Director: Peter Berg
Screenplay: Matthew Michael Carnahan and Matthew Sand
Screen Story: Matthew Sand
Starring: Mark Wahlberg, Kurt Russell, John Malkovich, Gina Rodriguez, Dylan O’Brien and Kate Hudson.
Based on the article written by David Barstow, David Rohde and Stephani Saul: ‘Deepwater Horizon’s Final Hours’, Deepwater Horizon is about one of the largest man-made disasters to have ever occurred.
Ultra-deep-water drilling off the coast of Louisiana, the rig suffered a massive blowout after pressure caused oil to explode up the pipeline. The oil then caught fire destroying the rig. The disaster killed 11 people and leaked 50,000 barrels of oil into the ocean for 87 days.
Deepwater Horizon is about putting the audience in the midst of the disaster, about pressure from the depths hard to fathom. In fact, the whole scenario is difficult to get my head around because I’m not an engineer nor a deep sea drilling technician that understands drilling and pressure and the forces of rotting dinosaurs from a previous millennia. And there isn’t a requirement to have this knowledge as the film shows the staff, doing what they do, without dumbing it down for the audience.
The story is shown in a way where you get it. That the mud is used to contain the pressure of the oil, so that if it’s oozing up the pipes onto the rig, that’s a bad thing: the mud isn’t stopping the pressure. And if that dial goes to a psi in the red area of the dial, that’s a very bad thing.
That’s what I liked about the film. Being right there with the people working on this monstrous rig.
Mark Wahlberg as the Transocean chief electronics technician, Mike Williams, gives a great performance as an everyday guy doing his job. And Kate Hudson as the wife waiting at home keeps the cheese to a minimum – it’s all about down-to-earth folk just dealing with it.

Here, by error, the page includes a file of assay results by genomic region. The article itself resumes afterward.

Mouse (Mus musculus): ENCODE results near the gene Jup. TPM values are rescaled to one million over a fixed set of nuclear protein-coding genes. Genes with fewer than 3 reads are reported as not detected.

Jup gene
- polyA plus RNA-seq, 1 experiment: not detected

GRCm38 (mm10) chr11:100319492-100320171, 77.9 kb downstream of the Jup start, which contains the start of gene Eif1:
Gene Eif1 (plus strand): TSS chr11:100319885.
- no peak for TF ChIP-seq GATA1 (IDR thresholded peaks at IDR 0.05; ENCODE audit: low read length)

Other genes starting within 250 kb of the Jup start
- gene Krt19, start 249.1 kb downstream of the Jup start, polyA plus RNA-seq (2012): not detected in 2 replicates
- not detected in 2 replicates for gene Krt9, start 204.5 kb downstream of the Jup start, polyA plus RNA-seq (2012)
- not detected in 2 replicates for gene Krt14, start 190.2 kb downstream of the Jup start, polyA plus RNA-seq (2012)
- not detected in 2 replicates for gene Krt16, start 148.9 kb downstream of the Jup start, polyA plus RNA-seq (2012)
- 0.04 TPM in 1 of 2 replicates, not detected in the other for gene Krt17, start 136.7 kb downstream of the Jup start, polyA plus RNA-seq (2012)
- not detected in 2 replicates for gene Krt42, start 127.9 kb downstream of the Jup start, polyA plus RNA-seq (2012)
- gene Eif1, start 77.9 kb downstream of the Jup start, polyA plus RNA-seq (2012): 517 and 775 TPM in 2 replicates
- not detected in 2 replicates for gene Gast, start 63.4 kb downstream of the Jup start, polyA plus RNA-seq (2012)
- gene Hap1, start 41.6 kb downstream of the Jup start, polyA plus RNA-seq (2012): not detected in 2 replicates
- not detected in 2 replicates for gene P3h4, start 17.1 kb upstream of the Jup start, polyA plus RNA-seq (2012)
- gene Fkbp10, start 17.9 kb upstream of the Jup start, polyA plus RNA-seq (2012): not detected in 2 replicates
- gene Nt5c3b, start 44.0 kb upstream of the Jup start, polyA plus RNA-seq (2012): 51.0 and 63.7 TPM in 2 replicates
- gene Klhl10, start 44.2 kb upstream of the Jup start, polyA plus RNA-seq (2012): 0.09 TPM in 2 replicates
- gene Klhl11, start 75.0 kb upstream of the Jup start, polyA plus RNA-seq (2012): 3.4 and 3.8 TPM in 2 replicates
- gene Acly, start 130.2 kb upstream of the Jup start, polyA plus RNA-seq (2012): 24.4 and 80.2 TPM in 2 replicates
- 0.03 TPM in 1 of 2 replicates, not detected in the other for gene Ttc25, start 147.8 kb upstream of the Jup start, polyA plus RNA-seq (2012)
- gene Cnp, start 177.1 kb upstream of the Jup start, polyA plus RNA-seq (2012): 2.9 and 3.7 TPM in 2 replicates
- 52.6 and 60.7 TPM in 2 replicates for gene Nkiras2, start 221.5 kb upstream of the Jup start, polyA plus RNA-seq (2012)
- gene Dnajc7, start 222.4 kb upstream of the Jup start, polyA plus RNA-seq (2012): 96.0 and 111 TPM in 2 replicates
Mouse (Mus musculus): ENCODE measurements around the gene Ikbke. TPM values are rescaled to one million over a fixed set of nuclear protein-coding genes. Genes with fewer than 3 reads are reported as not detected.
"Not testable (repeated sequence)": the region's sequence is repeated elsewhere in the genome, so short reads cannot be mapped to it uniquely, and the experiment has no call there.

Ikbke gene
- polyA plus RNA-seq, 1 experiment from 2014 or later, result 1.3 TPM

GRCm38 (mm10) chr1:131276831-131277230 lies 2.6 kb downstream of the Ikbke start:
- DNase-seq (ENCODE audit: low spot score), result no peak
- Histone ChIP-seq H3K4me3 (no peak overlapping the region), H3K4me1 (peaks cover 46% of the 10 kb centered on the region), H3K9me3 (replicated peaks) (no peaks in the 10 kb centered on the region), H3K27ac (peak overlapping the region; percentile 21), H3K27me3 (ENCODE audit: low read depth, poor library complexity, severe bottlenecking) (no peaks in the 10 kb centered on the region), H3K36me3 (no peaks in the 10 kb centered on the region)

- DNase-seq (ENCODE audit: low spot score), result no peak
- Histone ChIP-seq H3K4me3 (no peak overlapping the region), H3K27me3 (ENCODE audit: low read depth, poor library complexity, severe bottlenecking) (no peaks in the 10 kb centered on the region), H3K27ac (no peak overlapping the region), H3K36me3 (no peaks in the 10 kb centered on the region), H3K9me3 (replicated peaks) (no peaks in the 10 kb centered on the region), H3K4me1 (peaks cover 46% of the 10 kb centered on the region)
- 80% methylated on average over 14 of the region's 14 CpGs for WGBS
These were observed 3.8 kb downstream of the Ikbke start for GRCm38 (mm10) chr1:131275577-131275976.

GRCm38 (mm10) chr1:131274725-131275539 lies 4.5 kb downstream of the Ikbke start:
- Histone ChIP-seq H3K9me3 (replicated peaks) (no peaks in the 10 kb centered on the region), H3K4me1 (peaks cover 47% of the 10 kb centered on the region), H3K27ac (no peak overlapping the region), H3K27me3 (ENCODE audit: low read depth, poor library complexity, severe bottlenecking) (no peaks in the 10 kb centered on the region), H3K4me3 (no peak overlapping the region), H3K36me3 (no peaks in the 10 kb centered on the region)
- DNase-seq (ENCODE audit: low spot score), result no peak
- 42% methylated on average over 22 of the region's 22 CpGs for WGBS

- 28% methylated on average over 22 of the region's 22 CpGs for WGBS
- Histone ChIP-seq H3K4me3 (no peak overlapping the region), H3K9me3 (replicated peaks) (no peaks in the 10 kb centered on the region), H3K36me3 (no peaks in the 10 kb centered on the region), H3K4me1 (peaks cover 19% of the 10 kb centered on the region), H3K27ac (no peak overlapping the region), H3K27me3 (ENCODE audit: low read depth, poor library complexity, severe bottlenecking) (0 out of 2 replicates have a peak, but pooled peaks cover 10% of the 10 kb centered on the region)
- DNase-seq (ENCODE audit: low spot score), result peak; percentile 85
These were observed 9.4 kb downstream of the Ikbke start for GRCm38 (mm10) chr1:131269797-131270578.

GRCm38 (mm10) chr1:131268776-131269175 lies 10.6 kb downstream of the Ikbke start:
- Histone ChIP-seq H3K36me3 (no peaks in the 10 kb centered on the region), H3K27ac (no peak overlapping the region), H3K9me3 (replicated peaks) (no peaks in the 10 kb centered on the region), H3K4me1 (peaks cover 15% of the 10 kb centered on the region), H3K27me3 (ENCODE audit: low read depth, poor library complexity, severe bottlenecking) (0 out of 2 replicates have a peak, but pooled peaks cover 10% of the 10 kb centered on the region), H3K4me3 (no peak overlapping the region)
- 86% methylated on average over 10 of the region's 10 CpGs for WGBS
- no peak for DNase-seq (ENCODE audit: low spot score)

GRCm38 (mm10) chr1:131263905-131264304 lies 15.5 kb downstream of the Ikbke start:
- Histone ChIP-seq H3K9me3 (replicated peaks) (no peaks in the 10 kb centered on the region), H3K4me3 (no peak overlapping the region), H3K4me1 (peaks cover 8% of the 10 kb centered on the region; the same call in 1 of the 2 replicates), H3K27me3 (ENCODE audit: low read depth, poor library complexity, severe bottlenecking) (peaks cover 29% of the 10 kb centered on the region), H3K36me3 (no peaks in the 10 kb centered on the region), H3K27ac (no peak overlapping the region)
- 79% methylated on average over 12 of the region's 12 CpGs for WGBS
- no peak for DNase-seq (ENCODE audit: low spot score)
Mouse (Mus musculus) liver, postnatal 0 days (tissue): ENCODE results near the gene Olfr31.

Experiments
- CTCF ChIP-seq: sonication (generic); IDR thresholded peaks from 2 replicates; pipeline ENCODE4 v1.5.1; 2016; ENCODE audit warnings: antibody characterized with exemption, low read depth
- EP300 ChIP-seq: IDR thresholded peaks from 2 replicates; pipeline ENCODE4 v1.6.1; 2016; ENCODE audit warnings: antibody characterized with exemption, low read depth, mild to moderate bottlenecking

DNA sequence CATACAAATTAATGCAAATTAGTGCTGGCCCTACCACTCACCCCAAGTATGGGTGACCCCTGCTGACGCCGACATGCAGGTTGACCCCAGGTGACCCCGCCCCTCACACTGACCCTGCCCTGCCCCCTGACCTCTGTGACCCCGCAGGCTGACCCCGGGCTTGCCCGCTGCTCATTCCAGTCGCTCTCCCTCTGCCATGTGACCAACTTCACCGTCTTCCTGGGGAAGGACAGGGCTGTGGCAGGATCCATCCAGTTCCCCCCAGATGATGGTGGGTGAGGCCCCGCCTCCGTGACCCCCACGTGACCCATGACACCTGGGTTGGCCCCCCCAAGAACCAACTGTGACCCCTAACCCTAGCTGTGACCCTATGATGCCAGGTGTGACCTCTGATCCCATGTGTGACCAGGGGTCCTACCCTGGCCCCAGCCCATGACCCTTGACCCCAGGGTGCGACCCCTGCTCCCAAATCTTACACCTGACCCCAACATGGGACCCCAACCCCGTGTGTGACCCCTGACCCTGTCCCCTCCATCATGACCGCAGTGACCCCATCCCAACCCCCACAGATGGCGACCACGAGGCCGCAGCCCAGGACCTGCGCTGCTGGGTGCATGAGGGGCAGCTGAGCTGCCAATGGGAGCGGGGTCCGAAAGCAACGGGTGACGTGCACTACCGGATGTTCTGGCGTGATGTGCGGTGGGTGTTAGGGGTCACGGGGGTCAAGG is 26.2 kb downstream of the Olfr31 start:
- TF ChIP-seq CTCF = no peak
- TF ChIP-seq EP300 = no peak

Wahlberg and director, Peter Berg, have worked together previously in the film, Lone Survivor. Another survival story about making tough decisions. Berg doesn’t use cheap tricks to tug the heart strings, he just tells a tale with an authentic flavour and Wahlberg plays the no-nonsense hero well. And the simplicity and straight forward telling of Deepwater Horizon gave the story more impact and power. It was left to the audience to feel the emotion.
I love a good techy film and Deepwater Horizon filled the bill with great camera work to show the scale undertaken to drill into the depths of the ocean; and the explosion and visual spectacle of the disaster was totally believable on screen.
There was a glossing over of the politics of dealing with BP, but covered by the interaction between Donald Vidrine, the BP company man played by John Malkovich (he plays a villain just so well) and Kurt Russell as Mr. Jimmy who was the offshore installation manager.
Rather than the politics or emotional drama, Deepwater Horizon was more about the confrontation of the disaster itself. And I liked that.